Each year, the accuracy of the Congressional Budget Office’s (CBO) budget revenue projections is compared to its past record high. In fiscal year 2021, the projection was 15% too low, three times the normal error rate of 5%. Spending was 4% too high, double their normal failure rate. These projections were calculated after some mid-term corrections in March. The purpose of showing these misfires is another example of skilled statisticians falling under Mr. Gilbert’s song title.
I don’t have similar numbers for analyst misses in terms of sales and earnings for the same period. I guess the private sector’s error rate was equal to or higher than the CBO’s. My concern, especially for high P/E stocks with double-digit earnings multiples, is that errors can start to “be real numbers”. This can be especially true if one wants to invest for periods of ten years or more.
two different voices
This is the season when politicians and corporate executives tell us how good things are and will be with their fourth quarter and annual earnings announcements. Consumer and investor stocks are saying something different, with consumer spending in December slightly lower than in November. Consumers may have turned to holiday shopping earlier for fear of shortages, although a recent stroll through The Mall at Short Hills, a swanky mall, did not reveal any exuberant shoppers. This suggests that very little enterprise capital was used to increase capacity rather than fill the supply chain, although there was likely some inventory building on the industrial side.
In terms of net purchases of mutual fund and ETF stocks, they were dominated by the purchase of international funds and the redemption of domestic equity funds.
Opinions on a recession
Merrill Lynch market analysts believe the quickest path to a recession is a Wall Street crash. Jeremy Grantham, a manager who was precocious but correct, expressed a very dire view in an article entitled “Let The Wild Rumpus Begin”. He depicted an explosion of American extravagance, driving stocks, bonds, commodities and housing back to at least their base price levels. Barron’s headlined an article “The countdown to the next recession has already begun.” This article highlighted the Fed rate hike leading to a recession in 2024.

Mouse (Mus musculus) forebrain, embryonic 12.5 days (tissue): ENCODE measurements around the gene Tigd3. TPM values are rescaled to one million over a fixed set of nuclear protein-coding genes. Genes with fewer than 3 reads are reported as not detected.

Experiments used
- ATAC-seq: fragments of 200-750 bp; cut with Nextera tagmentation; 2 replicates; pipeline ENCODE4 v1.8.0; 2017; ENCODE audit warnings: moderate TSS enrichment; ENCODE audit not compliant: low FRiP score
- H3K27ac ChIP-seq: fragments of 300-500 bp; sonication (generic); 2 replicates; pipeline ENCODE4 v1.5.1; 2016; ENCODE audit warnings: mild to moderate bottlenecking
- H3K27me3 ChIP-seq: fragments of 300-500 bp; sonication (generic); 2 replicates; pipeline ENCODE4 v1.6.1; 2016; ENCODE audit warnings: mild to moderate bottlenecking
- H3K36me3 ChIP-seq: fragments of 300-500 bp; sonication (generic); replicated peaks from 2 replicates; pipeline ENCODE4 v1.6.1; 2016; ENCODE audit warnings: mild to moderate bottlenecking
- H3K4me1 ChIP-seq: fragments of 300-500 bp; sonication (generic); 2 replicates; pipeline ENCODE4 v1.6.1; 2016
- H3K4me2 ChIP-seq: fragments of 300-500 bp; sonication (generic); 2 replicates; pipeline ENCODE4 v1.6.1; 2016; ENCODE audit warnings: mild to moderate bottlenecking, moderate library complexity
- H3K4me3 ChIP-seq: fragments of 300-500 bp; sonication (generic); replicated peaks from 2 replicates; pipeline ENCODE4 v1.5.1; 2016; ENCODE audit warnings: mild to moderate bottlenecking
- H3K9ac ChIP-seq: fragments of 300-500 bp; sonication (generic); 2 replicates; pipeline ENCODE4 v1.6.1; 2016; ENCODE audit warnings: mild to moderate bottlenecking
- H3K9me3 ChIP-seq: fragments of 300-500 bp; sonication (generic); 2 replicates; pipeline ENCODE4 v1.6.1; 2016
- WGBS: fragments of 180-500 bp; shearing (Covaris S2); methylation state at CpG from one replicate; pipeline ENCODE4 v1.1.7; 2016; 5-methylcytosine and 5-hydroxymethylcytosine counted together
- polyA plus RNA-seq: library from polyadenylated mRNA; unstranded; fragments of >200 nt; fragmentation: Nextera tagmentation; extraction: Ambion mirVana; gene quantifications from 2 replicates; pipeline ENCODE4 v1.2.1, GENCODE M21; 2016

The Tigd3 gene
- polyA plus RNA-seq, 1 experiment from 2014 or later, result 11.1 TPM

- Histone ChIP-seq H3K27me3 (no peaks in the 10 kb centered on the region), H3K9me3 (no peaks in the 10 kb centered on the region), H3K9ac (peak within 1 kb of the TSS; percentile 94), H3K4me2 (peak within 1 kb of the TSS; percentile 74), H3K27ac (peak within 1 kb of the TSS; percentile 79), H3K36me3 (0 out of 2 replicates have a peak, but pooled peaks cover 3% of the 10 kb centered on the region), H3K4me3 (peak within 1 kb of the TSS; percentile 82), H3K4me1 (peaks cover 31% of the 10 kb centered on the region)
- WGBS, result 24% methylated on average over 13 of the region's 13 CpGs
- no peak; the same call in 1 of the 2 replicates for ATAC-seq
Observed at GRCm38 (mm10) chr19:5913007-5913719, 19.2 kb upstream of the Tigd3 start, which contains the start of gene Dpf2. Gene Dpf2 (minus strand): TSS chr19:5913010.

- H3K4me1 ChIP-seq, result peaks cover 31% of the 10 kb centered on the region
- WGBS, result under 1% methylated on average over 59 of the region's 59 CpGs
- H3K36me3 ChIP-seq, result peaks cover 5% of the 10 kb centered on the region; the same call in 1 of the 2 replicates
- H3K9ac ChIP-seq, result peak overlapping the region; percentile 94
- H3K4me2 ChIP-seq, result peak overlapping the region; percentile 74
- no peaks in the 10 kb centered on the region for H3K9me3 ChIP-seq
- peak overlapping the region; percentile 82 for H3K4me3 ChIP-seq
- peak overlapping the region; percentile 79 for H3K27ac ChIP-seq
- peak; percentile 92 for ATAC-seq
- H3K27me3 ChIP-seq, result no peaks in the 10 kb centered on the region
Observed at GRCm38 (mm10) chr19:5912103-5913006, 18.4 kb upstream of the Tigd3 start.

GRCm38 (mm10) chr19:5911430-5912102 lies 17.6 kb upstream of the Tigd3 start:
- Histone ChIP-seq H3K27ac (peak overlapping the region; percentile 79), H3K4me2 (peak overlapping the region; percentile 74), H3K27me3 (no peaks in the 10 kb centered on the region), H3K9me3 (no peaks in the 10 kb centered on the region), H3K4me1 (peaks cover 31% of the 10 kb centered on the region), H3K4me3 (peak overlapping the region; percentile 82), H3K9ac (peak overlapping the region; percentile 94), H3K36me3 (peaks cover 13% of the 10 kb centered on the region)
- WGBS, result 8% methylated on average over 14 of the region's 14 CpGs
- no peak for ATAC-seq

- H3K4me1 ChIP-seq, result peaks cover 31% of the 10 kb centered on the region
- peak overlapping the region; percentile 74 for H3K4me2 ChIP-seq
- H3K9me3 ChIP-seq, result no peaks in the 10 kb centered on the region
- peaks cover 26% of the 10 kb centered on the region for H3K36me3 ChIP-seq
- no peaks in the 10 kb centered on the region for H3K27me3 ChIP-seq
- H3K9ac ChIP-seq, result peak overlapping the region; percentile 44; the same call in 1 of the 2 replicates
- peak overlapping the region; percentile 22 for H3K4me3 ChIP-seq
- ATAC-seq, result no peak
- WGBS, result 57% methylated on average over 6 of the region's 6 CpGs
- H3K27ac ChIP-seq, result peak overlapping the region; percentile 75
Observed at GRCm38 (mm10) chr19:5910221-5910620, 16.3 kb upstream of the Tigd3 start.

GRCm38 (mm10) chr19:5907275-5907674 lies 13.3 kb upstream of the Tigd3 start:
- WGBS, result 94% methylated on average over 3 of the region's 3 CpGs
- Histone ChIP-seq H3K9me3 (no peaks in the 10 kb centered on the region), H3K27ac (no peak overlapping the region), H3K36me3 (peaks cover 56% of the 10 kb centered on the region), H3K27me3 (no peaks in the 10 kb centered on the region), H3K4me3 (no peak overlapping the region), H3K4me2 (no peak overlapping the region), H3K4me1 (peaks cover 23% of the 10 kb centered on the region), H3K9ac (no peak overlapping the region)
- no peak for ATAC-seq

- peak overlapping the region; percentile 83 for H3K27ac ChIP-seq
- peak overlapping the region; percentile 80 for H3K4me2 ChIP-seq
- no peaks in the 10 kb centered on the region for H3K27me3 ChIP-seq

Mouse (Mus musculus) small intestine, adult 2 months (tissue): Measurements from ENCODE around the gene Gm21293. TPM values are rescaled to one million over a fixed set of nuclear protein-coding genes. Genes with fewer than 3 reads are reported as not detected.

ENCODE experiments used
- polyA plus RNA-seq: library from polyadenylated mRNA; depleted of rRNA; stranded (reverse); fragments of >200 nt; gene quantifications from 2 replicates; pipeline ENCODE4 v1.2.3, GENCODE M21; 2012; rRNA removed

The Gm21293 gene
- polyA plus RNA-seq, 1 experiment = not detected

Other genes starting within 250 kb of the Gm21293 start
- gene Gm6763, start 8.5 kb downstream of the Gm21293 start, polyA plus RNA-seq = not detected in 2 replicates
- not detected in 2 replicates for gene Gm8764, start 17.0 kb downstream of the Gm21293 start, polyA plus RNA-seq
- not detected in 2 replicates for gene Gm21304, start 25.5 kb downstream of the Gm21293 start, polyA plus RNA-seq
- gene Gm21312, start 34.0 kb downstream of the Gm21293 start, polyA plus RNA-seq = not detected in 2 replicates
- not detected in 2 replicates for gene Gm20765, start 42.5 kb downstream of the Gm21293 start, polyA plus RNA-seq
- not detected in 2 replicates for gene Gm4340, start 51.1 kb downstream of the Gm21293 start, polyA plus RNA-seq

We can’t be protected from what we thought
Suppose we have a $1,000,000 portfolio invested 90% in stocks and 10% in long bonds. If any of the thoughts expressed above come to fruition and stocks and bonds fall at least 10%, you now have a portfolio of $900,000. While you continue to be hedged against a relative decline in one of the two asset classes, you are not hedged against the loss of $100,000. If you look at the purchasing power of your money, inflation and exchange rates could reduce the purchasing power of your investments.
Conclusion of work
Prepare for a tough market that will reset values, perhaps for a few years. At the same time, maintain long-term positions for future generations. They will need it, because the world may restructure in an unfavorable way, but at least they will have a start.
Editor’s note: The summary bullet points for this article were chosen by the Seeking Alpha editors.